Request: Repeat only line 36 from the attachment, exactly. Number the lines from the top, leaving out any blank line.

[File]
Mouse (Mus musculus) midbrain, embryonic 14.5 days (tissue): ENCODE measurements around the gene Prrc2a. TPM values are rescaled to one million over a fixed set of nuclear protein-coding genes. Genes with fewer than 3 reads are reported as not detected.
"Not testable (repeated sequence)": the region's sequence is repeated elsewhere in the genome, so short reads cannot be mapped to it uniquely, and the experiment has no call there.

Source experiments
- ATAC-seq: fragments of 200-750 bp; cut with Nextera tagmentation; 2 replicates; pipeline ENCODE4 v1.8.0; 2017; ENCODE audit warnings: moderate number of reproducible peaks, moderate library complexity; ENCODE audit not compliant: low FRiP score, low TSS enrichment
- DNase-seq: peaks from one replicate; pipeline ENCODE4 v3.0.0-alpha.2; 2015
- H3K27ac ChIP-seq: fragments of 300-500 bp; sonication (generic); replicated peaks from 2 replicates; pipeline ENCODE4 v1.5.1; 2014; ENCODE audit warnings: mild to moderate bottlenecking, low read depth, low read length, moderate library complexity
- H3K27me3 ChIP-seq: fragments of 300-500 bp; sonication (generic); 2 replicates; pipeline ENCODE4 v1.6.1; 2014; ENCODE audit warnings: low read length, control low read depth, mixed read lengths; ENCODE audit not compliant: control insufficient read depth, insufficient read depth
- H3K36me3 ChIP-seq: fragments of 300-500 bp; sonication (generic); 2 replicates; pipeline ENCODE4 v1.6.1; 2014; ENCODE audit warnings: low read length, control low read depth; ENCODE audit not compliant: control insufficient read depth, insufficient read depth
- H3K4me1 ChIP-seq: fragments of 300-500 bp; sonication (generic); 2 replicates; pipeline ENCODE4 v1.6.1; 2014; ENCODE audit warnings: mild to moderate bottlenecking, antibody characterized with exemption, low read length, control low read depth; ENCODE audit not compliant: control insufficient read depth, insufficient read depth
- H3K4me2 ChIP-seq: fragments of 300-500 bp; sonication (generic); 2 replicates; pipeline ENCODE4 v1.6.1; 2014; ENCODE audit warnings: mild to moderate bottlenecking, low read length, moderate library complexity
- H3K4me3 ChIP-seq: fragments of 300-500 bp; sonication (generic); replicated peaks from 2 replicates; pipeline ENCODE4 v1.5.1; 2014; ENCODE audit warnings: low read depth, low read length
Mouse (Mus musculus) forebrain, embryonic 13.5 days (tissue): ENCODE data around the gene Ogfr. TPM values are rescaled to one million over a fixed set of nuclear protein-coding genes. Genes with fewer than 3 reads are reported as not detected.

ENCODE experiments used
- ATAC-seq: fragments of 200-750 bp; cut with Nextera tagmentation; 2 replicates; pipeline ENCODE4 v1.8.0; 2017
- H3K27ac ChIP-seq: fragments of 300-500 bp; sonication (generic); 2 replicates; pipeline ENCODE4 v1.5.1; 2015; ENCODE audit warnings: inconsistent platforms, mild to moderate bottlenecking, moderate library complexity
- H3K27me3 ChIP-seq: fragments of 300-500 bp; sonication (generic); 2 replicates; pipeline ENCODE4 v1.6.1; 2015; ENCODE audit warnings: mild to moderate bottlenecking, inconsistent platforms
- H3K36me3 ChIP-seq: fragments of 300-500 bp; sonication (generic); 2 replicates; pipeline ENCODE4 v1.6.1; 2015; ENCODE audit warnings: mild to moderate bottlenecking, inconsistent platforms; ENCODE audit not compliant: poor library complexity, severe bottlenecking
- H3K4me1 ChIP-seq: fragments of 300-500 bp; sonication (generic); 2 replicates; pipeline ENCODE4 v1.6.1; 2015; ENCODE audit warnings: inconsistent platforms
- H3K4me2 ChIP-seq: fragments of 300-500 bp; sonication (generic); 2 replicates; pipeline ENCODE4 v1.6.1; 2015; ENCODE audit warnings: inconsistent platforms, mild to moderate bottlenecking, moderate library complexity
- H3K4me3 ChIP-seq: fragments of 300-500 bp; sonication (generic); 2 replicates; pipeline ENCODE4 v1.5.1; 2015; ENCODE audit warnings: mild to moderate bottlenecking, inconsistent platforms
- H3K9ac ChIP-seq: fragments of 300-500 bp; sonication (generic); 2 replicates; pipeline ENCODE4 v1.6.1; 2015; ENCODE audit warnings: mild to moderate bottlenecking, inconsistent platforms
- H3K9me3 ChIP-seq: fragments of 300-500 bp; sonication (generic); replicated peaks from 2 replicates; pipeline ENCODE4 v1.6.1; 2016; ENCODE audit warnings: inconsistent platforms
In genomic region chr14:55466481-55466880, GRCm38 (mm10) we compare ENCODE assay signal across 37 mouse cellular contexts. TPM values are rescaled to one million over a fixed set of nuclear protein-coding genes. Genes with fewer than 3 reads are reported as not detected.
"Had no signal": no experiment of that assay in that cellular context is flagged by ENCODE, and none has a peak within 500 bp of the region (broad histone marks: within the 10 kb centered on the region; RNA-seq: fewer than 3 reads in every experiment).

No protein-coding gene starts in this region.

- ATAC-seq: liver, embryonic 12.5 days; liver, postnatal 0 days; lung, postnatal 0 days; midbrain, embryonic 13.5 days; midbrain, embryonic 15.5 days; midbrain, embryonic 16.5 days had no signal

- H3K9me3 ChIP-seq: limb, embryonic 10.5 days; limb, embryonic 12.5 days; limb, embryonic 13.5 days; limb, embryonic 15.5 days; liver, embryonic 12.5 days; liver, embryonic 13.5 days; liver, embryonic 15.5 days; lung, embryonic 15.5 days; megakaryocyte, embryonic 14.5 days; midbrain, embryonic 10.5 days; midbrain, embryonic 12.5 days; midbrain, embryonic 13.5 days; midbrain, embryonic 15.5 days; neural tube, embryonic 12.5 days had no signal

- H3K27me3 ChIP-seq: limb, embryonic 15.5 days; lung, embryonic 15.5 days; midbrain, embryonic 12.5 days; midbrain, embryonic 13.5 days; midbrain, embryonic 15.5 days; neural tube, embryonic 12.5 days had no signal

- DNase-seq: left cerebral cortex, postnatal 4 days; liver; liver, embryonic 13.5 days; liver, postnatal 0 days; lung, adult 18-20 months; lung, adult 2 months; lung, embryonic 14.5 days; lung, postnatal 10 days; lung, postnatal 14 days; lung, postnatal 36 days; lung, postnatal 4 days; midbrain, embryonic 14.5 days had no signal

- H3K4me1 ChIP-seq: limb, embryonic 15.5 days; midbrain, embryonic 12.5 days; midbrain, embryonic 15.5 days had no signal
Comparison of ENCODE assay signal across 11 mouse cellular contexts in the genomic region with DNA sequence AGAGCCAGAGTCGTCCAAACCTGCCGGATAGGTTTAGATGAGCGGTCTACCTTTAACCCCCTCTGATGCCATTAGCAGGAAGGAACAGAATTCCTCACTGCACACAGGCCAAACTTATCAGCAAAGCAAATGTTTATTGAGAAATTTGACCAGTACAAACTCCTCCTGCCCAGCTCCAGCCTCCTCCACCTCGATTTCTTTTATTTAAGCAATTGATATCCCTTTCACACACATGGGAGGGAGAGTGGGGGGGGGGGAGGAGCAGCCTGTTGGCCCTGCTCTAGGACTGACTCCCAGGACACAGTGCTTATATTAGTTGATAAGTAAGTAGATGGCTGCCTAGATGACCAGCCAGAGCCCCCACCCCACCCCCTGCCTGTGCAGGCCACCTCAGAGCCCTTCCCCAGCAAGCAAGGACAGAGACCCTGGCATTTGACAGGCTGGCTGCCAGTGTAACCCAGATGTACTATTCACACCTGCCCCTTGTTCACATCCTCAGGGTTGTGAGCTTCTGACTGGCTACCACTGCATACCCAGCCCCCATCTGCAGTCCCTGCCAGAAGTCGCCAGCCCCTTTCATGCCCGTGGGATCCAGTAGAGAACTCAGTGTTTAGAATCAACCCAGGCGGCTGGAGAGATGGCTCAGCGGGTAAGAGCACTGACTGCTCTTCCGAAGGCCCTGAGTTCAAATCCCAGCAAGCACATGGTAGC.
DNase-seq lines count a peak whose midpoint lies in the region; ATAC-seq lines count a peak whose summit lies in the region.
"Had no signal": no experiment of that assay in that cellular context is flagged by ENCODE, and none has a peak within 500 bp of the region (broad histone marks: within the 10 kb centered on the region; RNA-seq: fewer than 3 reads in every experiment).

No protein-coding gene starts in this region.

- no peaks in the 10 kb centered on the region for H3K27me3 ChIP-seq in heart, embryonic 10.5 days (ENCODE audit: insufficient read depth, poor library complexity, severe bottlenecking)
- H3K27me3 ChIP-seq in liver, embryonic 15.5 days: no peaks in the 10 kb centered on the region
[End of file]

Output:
- H3K27me3 ChIP-seq in liver, embryonic 15.5 days: no peaks in the 10 kb centered on the region